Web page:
Design organizations have also been under fire themselves for using unpaid interns — an issue they acknowledge in an article on their website. But there is a difference between giving a student experience that will help them get a job and holding a contest where only the winner gets something they can put on their resume.
“The government isn’t a charity.” says Jean. “At a time when students are desperate for employment, exploiting our newest Canadian designers is a horrible legacy to mark our 150 years as a country.”
Coincidentally, the government was also under fire in the House of Commons Wednesday about cuts to student employment programs. Liberal MP Scott Brison criticized the government for cuts to student employment while it’s spending thousands for each TV commercial during nightly NHL playoff games about budget proposals that have not been passed.
Veteran designer Stuart Ash said the contest brought back memories of a similar campaign that failed to lead to the winning design of Canada’s 1967 Centennial logo.
“Much like what has been proposed for the Canadian 150th anniversary identity, in the years prior to 1967 the Canadian Government conducted a design competition for the creation of the Centennial logo,” he writes in an article on the Graphic Designers of Canada website. “As a consequence, this approach did not yield an acceptable design. The submissions were banal, predictable or clichéd.”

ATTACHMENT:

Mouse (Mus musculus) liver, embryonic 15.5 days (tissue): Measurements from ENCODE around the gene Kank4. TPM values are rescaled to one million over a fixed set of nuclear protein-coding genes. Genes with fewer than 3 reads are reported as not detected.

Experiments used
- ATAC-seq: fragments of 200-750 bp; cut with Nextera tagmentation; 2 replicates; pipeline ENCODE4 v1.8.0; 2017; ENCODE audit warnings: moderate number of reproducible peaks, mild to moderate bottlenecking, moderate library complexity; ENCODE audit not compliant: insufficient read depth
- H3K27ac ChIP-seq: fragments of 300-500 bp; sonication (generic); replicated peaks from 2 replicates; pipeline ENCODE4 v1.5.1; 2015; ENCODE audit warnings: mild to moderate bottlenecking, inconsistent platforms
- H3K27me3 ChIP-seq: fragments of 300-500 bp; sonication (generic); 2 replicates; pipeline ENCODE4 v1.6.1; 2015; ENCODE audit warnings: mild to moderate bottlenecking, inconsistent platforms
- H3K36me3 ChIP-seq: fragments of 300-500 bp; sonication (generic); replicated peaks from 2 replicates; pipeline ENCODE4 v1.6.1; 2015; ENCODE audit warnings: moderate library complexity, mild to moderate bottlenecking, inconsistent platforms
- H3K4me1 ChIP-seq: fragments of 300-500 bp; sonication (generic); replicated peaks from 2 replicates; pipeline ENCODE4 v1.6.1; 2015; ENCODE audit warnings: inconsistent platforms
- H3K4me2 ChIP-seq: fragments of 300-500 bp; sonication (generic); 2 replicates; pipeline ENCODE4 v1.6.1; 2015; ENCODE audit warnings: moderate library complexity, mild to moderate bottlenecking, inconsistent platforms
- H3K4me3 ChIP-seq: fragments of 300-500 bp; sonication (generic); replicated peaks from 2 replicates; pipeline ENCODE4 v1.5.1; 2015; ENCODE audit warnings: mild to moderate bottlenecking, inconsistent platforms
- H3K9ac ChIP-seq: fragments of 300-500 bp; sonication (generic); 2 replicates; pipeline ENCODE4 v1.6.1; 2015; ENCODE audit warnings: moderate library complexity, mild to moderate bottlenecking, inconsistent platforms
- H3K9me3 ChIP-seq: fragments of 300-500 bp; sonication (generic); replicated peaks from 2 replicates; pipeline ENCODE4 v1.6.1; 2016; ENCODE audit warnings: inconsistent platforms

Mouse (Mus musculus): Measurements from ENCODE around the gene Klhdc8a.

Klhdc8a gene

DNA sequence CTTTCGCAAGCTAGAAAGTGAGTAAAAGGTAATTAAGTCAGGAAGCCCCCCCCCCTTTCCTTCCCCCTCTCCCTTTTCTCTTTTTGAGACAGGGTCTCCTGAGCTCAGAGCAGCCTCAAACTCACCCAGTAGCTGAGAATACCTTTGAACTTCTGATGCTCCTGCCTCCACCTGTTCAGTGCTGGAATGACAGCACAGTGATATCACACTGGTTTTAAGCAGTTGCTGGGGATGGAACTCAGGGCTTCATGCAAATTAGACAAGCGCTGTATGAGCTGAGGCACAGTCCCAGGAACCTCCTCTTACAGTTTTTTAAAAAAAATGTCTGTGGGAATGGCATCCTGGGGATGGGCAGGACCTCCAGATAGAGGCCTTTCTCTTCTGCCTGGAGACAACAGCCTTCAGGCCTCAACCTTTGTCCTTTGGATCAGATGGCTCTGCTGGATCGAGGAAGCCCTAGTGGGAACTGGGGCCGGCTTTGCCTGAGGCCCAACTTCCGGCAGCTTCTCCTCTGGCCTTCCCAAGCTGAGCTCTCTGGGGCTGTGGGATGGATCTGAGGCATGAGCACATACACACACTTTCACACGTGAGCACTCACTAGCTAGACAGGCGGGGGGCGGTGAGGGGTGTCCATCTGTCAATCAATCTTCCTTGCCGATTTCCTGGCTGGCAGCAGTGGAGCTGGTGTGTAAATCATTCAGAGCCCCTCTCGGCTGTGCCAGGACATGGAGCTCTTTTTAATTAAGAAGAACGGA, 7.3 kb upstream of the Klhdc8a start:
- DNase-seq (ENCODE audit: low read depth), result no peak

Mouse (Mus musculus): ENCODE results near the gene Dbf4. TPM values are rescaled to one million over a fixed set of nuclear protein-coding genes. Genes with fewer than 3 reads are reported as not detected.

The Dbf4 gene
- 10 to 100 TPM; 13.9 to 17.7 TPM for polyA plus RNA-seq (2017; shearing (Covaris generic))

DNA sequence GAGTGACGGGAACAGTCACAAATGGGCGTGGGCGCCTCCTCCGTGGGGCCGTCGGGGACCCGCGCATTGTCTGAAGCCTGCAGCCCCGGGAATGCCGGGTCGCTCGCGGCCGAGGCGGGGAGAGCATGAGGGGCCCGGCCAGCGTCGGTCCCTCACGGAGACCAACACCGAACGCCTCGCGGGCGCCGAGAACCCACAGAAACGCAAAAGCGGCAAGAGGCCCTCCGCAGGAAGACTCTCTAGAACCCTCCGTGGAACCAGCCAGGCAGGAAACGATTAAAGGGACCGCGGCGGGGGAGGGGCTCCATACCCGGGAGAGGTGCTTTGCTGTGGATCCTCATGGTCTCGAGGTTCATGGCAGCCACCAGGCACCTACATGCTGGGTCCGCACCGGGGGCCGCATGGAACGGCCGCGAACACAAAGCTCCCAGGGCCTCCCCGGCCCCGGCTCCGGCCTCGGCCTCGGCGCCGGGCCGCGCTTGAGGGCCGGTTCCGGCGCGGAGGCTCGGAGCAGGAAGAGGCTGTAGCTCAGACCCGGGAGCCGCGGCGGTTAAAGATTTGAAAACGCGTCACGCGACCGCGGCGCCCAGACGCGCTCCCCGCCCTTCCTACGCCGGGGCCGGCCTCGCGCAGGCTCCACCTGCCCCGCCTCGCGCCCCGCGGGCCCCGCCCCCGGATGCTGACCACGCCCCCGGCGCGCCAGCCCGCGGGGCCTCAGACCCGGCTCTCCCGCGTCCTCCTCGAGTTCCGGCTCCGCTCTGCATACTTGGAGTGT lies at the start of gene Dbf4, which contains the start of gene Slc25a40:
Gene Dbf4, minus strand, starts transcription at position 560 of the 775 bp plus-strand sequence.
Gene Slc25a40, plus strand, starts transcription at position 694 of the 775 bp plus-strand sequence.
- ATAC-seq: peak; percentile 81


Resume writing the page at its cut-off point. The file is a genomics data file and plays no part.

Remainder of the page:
After the contest failed to produce an acceptable design, Ash eventually came up with the final logo that was chosen.
Despite the end of the Canada 150 contest, designers are continuing to press the issue that speculative design contests of any kind are unethical.
The government of Canada defended the use of the contest Wednesday and again congratulated Cuvin for her victory.
Asked to respond to the criticism, a spokesperson for Glover said this logo is important for Canada.
“The Canada 150 Logo Design Contest was an effort to engage youth in Canada’s history and to encourage them to celebrate our country’s birthday,” Marisa Monnin, Director of Communications, Minister of Canadian Heritage and Official Languages, said in an email to Yahoo Canada News.
“Knowing the Canada 150 Logo was designed by a young Canadian invests the image with a deeper, more personal meaning that will resonate with Canadians.”
Cuvin, the 19-year-old logo artist from the University of Waterloo, has been the subject of a number of news stories about the contest.
Cuvin did not respond to requests for an interview from Yahoo Canada News, but a post from her on social media suggested was she avoiding reading comments about her design.
Her university congratulated their student Wednesday for her victory while downplaying the controversy.
“The global business and digital arts program at the University of Waterloo includes logo design, and we are supportive of students pursuing independent initiatives to gain real-world experience relevant to their field of study,” said a statement to Yahoo Canada News from Christine McWebb, director of academic programs at the University of Waterloo’s Stratford Campus.
“We are thrilled for Ariana and congratulate her on her success.”